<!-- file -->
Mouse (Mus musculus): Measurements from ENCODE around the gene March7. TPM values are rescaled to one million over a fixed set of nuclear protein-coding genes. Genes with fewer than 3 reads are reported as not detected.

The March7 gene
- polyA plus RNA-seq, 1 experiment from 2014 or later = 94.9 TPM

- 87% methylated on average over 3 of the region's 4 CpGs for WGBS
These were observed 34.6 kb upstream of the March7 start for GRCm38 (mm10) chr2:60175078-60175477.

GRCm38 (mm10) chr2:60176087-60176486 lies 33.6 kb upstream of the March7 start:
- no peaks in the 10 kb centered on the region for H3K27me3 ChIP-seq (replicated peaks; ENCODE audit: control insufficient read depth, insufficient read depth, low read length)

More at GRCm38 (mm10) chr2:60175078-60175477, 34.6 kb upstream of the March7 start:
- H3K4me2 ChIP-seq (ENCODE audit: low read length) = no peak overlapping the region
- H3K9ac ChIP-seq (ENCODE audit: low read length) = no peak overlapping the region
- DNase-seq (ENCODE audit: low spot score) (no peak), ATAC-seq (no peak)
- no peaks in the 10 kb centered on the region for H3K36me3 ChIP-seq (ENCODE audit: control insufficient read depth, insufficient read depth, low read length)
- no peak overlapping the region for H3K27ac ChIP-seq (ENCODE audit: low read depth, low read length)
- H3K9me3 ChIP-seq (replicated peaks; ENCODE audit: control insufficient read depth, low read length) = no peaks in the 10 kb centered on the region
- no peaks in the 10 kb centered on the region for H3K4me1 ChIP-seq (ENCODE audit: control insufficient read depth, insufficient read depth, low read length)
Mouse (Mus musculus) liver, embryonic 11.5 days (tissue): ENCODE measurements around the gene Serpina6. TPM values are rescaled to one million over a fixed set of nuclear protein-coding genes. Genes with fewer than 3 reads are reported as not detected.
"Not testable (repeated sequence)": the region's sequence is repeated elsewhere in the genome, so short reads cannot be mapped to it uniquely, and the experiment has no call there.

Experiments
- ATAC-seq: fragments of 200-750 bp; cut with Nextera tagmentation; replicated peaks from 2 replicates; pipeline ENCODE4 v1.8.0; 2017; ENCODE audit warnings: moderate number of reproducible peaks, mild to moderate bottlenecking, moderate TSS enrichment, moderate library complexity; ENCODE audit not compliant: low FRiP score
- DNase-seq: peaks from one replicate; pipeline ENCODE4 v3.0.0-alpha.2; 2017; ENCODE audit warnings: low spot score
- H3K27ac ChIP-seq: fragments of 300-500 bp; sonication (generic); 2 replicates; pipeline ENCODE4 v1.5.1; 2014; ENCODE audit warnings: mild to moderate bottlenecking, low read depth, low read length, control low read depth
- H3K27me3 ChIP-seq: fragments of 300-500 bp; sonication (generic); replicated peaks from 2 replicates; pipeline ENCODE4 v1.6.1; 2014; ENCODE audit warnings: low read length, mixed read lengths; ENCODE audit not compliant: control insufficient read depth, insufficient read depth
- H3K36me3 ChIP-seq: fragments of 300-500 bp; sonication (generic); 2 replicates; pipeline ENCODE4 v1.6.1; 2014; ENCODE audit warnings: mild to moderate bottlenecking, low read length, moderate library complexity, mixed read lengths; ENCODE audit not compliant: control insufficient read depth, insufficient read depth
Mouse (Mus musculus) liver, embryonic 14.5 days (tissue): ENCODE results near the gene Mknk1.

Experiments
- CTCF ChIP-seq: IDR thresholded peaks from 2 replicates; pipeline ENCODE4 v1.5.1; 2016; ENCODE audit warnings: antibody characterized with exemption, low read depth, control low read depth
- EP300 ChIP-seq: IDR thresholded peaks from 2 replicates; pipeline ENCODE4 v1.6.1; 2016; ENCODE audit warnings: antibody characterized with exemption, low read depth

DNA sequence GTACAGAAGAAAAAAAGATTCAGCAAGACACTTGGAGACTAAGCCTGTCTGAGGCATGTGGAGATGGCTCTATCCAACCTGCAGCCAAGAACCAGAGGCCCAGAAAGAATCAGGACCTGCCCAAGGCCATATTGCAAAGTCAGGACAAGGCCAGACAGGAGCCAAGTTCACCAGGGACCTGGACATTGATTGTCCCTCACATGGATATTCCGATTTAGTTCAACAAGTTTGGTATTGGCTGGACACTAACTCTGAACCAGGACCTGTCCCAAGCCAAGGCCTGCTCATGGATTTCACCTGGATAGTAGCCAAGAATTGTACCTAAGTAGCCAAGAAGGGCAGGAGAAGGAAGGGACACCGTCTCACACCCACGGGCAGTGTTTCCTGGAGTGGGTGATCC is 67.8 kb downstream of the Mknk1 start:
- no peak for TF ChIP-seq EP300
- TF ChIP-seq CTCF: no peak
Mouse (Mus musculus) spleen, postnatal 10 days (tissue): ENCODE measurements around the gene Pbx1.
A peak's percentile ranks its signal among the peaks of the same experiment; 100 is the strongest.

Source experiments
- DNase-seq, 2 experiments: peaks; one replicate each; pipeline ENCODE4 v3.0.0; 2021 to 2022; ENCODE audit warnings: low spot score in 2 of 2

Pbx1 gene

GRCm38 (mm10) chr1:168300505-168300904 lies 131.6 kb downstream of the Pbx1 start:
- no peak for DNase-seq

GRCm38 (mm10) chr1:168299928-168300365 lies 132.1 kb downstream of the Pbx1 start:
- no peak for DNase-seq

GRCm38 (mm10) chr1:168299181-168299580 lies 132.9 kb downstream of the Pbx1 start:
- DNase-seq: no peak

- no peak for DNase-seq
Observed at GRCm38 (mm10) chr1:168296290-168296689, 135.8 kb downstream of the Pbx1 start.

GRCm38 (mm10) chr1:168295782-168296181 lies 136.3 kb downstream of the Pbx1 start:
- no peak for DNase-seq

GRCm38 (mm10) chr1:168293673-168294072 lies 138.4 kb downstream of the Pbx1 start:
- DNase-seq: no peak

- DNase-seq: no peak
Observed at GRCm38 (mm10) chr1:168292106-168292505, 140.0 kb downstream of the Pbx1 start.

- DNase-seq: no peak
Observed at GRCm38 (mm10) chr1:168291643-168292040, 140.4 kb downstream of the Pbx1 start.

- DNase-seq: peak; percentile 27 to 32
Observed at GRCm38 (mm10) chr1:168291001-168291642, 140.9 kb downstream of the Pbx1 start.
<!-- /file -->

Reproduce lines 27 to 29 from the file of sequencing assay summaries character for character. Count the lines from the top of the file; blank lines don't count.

- EP300 ChIP-seq: IDR thresholded peaks from 2 replicates; pipeline ENCODE4 v1.6.1; 2016; ENCODE audit warnings: antibody characterized with exemption, low read depth

DNA sequence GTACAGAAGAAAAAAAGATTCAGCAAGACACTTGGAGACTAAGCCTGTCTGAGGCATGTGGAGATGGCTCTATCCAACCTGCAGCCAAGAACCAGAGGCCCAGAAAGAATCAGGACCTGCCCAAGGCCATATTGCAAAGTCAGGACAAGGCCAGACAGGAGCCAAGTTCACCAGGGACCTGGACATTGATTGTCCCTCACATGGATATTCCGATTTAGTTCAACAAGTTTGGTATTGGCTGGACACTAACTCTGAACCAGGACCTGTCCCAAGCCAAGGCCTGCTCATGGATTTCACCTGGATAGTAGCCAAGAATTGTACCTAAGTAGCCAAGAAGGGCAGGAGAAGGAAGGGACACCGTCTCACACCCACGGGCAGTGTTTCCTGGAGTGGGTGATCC is 67.8 kb downstream of the Mknk1 start:
- no peak for TF ChIP-seq EP300